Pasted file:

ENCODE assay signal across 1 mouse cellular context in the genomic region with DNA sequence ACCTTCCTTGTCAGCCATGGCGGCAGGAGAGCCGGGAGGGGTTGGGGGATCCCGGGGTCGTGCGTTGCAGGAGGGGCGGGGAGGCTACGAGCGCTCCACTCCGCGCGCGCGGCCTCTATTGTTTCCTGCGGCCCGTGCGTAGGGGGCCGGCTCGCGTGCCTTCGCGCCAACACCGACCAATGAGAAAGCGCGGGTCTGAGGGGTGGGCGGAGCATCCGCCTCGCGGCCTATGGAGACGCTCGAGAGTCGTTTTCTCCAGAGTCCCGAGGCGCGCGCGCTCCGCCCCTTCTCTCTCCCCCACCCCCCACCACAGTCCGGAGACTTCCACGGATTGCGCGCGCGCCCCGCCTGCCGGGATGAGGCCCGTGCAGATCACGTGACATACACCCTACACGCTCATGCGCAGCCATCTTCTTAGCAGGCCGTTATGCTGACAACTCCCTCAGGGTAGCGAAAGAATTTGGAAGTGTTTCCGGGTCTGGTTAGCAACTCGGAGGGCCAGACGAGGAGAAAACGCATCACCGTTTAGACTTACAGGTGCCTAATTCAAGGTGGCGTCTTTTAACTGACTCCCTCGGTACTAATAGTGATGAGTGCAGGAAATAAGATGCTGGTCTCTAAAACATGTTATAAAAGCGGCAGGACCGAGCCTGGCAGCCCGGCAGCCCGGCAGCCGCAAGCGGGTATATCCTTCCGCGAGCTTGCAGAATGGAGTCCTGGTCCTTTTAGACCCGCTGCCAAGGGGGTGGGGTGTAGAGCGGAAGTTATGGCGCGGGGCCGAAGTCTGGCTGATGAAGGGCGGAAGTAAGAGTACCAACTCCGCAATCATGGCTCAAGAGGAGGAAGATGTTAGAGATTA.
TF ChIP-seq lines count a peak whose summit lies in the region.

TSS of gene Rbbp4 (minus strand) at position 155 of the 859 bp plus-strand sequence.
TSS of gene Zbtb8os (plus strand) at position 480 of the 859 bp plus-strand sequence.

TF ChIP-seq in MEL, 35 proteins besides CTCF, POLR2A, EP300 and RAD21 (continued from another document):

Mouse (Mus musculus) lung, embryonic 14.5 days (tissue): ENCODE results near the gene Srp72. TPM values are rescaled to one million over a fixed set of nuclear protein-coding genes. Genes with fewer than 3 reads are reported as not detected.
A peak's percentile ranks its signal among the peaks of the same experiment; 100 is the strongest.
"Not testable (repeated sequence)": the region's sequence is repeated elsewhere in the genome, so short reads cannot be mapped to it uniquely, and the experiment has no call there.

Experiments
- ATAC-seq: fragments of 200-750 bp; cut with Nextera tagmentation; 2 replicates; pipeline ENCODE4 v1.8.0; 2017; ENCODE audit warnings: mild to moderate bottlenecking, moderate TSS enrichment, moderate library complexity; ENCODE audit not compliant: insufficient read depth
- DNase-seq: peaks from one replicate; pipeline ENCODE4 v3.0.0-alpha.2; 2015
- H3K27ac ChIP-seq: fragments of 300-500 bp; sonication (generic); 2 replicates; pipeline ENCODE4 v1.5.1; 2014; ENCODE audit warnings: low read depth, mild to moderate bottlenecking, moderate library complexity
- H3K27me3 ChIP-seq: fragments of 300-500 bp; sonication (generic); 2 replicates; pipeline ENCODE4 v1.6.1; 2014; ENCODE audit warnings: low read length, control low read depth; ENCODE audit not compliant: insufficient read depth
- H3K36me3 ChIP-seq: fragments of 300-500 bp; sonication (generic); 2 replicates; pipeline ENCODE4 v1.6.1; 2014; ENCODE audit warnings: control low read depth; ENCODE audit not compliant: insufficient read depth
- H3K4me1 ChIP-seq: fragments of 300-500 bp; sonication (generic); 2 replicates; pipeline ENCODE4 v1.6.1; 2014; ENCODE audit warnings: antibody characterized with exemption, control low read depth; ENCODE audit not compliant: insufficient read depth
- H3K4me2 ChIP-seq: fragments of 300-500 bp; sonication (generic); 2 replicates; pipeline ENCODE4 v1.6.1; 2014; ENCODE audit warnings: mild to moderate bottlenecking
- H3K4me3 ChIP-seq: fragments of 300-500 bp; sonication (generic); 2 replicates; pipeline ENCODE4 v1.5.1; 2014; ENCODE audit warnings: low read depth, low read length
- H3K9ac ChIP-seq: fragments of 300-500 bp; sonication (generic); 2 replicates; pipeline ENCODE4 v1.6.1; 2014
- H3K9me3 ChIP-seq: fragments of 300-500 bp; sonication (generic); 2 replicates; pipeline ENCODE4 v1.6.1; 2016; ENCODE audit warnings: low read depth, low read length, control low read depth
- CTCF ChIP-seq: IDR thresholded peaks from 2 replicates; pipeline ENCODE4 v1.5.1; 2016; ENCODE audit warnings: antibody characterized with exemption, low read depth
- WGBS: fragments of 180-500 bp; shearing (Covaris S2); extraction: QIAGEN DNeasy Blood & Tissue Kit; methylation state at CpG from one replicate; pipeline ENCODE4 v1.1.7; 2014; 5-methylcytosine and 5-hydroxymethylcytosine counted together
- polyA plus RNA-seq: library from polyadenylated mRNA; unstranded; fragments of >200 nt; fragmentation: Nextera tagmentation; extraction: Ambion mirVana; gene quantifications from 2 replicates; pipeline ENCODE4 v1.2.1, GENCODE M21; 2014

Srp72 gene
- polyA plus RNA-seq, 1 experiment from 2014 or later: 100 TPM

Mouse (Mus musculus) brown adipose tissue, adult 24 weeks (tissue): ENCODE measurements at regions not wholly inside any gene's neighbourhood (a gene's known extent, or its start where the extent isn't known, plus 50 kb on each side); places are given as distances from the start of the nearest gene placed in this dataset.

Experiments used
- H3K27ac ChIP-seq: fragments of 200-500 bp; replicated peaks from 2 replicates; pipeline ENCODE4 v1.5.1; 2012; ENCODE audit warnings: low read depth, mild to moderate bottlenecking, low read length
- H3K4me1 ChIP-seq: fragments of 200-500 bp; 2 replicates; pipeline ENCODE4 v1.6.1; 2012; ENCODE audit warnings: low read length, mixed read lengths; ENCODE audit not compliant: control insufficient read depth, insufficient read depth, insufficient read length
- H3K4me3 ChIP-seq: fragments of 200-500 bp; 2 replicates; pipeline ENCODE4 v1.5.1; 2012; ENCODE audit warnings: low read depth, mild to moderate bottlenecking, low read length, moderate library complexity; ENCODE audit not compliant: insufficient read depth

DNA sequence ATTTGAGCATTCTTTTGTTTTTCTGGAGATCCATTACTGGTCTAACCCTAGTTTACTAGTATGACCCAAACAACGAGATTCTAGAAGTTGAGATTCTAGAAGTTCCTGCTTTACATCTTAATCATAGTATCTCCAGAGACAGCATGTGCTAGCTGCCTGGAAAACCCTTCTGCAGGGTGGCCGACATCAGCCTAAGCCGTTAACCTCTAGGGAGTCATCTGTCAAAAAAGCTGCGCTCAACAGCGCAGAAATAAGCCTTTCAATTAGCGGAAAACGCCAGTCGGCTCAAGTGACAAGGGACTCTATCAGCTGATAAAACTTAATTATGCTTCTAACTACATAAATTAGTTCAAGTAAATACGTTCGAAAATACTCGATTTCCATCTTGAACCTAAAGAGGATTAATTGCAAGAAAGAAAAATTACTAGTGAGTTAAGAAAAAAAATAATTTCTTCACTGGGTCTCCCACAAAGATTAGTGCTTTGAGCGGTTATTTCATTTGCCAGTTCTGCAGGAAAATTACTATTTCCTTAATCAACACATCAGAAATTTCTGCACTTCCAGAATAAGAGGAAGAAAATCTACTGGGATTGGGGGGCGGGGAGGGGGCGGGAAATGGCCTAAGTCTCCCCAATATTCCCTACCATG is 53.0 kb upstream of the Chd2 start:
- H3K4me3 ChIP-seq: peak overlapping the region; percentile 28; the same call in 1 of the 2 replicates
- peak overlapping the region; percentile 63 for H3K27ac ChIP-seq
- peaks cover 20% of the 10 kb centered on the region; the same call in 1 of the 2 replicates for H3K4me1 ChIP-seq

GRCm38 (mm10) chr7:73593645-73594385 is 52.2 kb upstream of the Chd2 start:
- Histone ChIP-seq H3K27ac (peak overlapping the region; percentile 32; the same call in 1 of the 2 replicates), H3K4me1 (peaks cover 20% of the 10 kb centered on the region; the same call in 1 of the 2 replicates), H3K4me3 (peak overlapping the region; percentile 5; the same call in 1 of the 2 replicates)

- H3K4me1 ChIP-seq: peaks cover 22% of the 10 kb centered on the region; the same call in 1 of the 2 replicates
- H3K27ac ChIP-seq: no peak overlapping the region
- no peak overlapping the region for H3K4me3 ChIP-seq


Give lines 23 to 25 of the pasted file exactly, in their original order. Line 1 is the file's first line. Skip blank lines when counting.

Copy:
Srp72 gene
- polyA plus RNA-seq, 1 experiment from 2014 or later: 100 TPM

Mouse (Mus musculus) brown adipose tissue, adult 24 weeks (tissue): ENCODE measurements at regions not wholly inside any gene's neighbourhood (a gene's known extent, or its start where the extent isn't known, plus 50 kb on each side); places are given as distances from the start of the nearest gene placed in this dataset.